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This article has been peer reviewed. It is the author’s final published version in College English, Volume 81, Issue 1, September 2018, Pages 7-26.

The published version is available here. Copyright © National Council of Teachers of English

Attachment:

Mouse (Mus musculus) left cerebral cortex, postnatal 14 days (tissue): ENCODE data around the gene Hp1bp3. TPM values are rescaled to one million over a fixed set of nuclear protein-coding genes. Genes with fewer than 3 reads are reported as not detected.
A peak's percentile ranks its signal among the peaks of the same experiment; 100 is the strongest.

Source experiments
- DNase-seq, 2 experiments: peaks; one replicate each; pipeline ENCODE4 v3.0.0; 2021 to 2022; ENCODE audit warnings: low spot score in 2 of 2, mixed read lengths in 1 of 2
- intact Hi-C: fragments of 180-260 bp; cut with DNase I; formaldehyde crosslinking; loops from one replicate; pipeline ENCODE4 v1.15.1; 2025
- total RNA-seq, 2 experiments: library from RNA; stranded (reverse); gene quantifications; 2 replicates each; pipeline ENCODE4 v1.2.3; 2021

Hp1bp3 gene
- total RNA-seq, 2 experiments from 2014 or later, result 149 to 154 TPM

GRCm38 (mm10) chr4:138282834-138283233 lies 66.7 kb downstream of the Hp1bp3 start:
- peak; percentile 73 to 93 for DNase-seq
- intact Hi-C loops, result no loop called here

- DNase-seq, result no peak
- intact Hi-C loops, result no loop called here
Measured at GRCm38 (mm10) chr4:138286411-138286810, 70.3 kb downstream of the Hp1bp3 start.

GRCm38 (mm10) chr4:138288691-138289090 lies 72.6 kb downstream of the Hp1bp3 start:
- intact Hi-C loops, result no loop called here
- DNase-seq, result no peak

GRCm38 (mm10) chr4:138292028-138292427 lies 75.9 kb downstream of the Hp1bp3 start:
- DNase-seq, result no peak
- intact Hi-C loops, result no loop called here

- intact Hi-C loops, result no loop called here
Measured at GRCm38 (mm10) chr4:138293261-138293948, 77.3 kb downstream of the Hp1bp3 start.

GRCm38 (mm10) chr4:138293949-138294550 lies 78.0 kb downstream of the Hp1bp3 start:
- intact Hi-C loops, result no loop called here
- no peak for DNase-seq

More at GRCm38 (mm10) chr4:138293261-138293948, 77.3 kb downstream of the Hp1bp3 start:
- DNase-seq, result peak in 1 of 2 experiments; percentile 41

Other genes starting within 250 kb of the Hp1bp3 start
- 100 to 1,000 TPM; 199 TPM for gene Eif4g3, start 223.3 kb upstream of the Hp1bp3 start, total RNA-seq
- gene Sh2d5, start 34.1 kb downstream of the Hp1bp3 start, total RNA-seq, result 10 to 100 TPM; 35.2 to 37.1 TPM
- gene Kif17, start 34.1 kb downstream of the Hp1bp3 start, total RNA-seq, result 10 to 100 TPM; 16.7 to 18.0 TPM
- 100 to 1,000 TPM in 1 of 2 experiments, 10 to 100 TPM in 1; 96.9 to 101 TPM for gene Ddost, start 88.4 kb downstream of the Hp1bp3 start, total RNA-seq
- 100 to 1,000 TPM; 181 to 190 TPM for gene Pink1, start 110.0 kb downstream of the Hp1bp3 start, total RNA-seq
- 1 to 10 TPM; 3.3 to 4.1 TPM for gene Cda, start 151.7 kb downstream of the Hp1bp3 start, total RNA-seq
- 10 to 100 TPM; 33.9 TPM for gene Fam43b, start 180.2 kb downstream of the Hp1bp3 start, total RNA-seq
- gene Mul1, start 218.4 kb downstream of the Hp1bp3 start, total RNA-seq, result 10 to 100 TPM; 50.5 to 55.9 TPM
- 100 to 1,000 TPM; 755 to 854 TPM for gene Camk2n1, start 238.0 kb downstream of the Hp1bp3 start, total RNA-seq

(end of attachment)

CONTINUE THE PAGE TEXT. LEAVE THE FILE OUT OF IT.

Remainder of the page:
The genre of the study-abroad blog prompts students who are studying abroad to identify with marginalized populations they encounter during the travel experience, a practice that is particularly exigent amid the increasing commercialization of the studyabroad industry. To understand the conventions and ethical implications of the genre, the author examines an advice column on blogging abroad and students' reflections on their own writing from a recent studyabroad course. The blog conventions show that students are encouraged to use the misfortune of others to affirm their own privilege, while the interviews suggest that students need more support in responding to the complex cultural conditions of study abroad. To challenge the conventions of the studyabroad blog and ultimately the ideologies that contribute to the genre, faculty members leading students abroad should undertake pedagogical practices that encourage “empathic unsettlement. Copyright © 2018 by the National Council of Teachers of English. All rights reserved.